Next, Plantinga rests a great deal of his argument on the suggestion by Patricia Churchland that our cognitive abilities are only geared toward success at the 4-F’s; fleeing, feeding, fighting, and fornicating. Here he seems to ignore a much larger issue at work in science. As presented, Plantinga tries to convince the reader that there is an indisputable, unanimous agreement within the scientific community; that all scientists doubt our cognitive abilities because evolution does not favor true belief, but only adaptive behavior. While it is true that adaptive behavior is critical to “fitness”, his suggestion that true belief has nothing to do with it is presumptuous at best. Scientists such as Philipp Khaitovich suggest that every part of our cognition is the result of an evolved metabolism function of glutamate in our brains that is not shared by our primate relatives. This entails that our highly evolved frontal lobe is vastly more sophisticated than the cerebellum of lesser-evolved primates. There seems to be no coincidence that our brain is more evolved, and that we are capable of advanced levels of understanding. And why couldn’t this be so? Human beings are apex predators only be means of our cognitive abilities; otherwise we would not fare so well in the animal kingdom; we are not as defensively gifted as large or very swift animals; we are not as suited for hunting as stronger, tooth-and-claw gifted predators; and we are much less adaptable to environmental changes. We could have instinctively recognized some need that our survival depended on, but not known how to achieve those ends without a progressively sophisticated cognitive repertoire. Therefore, our adaptive behavior can be a direct result of our highly evolved cognitive capabilities, and our fitness not merely confined to adapted habits employed by a large enough number of humans to persist in survival.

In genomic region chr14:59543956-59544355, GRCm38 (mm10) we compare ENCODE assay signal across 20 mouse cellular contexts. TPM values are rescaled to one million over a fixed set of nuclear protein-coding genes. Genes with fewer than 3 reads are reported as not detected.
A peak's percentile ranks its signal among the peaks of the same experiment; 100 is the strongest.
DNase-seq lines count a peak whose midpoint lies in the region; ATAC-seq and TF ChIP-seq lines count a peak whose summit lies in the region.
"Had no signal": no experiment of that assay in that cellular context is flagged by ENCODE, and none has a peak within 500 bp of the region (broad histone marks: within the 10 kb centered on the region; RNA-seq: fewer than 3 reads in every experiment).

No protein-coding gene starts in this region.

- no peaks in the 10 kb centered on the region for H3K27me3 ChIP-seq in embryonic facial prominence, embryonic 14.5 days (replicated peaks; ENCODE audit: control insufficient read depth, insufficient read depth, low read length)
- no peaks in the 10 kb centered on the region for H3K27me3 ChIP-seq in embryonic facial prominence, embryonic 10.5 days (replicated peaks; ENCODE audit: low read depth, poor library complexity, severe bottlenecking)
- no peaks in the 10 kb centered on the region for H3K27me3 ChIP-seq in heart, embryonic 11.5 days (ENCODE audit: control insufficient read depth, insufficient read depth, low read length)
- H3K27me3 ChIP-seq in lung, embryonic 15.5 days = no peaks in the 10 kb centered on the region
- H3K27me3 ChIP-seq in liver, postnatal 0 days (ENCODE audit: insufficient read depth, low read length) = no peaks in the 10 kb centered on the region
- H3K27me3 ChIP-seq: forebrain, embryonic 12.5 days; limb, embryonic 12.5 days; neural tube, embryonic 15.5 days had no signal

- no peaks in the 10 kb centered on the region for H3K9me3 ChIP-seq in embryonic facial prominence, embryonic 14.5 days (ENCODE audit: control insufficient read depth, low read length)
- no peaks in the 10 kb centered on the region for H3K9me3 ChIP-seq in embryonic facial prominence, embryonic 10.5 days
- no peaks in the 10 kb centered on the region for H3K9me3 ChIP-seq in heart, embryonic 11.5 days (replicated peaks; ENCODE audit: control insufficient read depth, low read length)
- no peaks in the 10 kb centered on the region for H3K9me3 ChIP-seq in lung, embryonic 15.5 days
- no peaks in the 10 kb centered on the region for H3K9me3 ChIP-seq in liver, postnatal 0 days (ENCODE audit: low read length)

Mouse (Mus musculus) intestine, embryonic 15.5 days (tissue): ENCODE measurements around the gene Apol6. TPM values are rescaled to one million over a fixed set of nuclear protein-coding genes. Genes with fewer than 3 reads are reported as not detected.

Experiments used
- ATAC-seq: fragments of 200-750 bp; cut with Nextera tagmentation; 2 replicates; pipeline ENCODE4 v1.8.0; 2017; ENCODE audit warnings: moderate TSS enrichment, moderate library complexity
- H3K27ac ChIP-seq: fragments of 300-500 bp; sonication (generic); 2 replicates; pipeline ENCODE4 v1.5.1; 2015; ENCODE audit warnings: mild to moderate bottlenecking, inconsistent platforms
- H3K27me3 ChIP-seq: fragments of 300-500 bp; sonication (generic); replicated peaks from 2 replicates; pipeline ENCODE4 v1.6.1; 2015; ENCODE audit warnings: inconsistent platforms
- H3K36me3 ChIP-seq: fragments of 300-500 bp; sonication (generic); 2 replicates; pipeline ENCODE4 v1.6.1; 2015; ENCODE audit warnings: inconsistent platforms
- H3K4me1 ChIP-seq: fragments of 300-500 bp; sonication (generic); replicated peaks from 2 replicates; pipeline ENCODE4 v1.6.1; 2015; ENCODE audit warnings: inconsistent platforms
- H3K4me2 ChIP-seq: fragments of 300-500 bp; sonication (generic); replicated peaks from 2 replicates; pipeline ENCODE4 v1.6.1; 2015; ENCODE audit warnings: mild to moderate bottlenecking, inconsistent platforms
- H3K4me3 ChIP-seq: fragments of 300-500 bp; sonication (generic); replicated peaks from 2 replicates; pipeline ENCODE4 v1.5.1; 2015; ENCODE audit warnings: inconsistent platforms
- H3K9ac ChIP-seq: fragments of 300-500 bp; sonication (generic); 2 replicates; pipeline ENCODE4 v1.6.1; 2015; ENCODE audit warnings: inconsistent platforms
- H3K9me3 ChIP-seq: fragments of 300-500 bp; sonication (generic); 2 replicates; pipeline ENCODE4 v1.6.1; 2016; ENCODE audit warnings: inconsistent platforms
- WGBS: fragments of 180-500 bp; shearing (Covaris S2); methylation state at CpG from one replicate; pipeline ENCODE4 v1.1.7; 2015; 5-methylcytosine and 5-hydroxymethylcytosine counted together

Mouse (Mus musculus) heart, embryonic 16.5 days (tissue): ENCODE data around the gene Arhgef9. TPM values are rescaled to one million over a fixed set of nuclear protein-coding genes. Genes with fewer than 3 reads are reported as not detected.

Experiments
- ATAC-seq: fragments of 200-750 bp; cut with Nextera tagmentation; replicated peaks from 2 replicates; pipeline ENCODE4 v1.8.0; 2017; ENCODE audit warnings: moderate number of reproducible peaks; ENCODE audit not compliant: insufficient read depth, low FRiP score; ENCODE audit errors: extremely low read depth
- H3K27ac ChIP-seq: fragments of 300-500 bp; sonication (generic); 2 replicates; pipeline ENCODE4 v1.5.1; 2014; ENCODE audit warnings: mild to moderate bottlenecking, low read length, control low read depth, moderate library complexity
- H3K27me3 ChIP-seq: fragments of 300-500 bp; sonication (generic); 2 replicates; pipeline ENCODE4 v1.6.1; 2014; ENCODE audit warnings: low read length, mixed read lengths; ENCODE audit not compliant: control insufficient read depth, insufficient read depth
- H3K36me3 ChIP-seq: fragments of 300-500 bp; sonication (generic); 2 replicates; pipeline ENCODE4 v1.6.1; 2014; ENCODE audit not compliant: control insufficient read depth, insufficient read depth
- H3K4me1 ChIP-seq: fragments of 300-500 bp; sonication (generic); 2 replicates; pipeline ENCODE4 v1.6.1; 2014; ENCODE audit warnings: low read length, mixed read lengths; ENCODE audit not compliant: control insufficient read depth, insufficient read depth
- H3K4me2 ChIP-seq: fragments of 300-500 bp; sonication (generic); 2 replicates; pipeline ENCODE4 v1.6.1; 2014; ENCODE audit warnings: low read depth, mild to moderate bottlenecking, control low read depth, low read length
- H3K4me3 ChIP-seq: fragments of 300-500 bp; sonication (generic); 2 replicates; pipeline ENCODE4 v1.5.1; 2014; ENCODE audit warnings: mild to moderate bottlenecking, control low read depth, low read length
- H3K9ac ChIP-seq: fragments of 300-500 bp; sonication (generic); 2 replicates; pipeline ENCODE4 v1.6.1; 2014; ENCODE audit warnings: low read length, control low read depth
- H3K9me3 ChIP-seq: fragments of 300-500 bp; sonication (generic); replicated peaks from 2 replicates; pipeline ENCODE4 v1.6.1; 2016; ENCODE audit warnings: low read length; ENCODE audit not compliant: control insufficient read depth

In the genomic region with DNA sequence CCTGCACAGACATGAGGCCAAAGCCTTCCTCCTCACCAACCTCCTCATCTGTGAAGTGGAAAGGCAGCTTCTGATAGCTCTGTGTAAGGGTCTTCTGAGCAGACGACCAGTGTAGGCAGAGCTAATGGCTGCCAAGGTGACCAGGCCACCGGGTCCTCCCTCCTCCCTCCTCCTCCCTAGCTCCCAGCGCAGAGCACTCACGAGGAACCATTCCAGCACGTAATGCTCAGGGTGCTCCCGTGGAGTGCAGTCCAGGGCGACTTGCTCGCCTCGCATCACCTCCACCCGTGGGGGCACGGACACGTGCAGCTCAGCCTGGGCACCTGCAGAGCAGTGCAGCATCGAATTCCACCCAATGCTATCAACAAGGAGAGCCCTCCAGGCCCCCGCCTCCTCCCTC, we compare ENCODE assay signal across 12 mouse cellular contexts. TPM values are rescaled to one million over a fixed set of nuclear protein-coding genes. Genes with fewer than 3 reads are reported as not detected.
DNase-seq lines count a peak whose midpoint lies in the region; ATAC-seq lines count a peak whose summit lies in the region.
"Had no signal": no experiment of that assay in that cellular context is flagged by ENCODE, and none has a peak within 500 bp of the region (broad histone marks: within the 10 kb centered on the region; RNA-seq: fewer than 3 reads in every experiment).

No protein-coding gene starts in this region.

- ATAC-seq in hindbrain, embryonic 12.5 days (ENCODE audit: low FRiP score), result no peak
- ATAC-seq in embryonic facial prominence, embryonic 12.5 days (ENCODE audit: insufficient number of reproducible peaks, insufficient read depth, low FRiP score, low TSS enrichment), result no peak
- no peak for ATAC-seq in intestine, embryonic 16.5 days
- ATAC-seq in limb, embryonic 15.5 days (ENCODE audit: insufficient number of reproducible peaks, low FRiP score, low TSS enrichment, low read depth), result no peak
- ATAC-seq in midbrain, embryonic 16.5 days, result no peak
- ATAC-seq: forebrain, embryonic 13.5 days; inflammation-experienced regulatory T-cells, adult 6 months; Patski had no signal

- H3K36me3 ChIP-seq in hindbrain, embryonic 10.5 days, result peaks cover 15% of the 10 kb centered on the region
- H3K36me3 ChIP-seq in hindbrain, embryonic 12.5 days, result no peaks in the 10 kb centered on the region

There is no consensus about what factors caused our adaptive behavior. For this reason, it does not seem reasonable for Plantinga to appeal to such a narrow view of evolutionary naturalism given that the views held in the scientific community are quite diverse. With these two objections, we can reasonably challenge the basis for Plantinga’s premises (especially P1), undercutting their strength (if any remains). To save his argument, Plantinga would have to prove that his interpretation of evolution is the only accepted version currently being used (or at least the agreed upon Peircian abductive result); but that is an untenable proposition, so his argument falls under dire conditions.